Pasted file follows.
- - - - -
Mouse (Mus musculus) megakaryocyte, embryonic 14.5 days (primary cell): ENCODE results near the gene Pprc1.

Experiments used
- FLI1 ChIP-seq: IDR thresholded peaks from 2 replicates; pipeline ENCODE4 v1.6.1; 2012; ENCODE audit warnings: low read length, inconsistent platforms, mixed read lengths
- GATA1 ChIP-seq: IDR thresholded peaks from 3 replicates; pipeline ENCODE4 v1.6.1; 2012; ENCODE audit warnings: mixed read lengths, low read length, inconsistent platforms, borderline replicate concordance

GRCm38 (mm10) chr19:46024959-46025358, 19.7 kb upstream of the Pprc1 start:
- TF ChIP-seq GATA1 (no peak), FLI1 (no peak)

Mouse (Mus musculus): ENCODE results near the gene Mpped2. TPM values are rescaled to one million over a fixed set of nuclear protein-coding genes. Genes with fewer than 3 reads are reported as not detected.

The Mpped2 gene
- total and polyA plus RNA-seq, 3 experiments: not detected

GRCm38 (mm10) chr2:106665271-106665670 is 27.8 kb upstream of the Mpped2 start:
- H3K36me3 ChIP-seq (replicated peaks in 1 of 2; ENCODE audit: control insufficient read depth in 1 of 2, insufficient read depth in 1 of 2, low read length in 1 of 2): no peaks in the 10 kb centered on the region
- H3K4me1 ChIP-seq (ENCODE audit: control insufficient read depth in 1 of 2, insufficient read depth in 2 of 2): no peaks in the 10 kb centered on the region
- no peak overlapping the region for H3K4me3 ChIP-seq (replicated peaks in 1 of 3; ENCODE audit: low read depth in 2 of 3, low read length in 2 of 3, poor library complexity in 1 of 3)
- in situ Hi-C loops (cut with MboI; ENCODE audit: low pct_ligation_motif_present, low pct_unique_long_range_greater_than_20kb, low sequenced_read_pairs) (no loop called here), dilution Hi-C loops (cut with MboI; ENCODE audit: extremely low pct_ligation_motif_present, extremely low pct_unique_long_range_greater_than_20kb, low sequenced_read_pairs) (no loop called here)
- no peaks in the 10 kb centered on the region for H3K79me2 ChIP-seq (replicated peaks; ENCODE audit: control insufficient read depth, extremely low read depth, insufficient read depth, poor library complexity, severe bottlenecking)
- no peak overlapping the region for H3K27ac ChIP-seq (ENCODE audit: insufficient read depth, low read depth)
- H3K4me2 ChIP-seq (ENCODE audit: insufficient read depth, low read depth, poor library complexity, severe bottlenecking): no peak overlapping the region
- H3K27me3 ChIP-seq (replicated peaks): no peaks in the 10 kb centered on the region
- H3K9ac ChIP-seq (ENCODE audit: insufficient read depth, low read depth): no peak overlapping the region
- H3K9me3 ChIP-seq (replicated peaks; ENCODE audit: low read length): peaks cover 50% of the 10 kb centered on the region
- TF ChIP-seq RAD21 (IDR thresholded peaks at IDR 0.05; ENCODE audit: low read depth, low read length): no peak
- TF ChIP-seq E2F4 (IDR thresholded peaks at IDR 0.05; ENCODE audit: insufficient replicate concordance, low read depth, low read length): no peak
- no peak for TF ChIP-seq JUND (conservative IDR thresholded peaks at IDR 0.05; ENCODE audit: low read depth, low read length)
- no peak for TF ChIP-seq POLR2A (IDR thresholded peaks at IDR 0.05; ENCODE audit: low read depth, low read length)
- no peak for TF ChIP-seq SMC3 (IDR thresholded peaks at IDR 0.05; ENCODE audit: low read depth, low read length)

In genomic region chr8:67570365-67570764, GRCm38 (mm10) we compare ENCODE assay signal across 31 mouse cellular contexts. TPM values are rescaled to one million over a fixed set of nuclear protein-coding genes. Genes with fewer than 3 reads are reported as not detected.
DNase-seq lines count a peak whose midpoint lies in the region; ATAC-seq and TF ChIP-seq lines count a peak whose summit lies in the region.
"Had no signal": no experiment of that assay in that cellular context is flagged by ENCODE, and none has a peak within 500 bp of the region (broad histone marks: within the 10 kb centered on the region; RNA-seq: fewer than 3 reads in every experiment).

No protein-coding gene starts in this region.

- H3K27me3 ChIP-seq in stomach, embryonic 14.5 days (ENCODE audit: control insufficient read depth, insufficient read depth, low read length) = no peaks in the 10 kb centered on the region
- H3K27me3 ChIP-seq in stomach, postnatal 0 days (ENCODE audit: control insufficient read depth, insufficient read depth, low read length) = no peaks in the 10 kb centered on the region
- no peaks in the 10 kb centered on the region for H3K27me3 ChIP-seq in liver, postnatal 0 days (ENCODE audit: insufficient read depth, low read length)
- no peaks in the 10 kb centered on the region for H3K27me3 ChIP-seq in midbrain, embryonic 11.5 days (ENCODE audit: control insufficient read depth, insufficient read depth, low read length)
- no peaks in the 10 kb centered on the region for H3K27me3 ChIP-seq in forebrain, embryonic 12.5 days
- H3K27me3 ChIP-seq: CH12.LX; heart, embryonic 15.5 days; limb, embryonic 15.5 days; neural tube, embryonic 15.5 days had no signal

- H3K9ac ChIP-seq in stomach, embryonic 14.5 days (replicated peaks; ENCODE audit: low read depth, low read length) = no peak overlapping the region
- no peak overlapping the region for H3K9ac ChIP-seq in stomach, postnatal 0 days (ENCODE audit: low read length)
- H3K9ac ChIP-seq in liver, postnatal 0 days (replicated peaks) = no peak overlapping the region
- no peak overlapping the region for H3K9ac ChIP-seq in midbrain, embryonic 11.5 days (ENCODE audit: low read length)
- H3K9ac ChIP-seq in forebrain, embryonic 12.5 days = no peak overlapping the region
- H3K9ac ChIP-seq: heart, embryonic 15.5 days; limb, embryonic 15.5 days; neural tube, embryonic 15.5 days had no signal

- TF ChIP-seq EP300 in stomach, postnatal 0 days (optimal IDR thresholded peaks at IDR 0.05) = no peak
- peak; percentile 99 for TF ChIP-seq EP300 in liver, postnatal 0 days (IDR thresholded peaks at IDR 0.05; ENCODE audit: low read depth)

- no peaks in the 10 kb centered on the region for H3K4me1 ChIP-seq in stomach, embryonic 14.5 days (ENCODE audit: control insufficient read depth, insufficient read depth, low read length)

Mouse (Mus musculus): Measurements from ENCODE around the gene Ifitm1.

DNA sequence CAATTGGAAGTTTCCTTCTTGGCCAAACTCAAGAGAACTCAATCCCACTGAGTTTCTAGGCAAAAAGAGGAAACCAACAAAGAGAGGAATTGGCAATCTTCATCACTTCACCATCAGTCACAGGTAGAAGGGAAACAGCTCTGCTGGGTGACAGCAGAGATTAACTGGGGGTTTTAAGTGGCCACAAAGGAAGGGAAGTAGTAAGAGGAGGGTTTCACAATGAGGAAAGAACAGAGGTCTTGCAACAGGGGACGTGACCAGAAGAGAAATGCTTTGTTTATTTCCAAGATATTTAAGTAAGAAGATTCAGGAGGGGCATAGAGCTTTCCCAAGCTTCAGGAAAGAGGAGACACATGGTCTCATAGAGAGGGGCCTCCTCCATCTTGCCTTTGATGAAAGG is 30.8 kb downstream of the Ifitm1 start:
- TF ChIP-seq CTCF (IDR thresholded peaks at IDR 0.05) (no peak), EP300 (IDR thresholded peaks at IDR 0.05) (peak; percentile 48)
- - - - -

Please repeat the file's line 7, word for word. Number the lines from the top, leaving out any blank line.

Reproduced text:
Mouse (Mus musculus): ENCODE results near the gene Mpped2. TPM values are rescaled to one million over a fixed set of nuclear protein-coding genes. Genes with fewer than 3 reads are reported as not detected.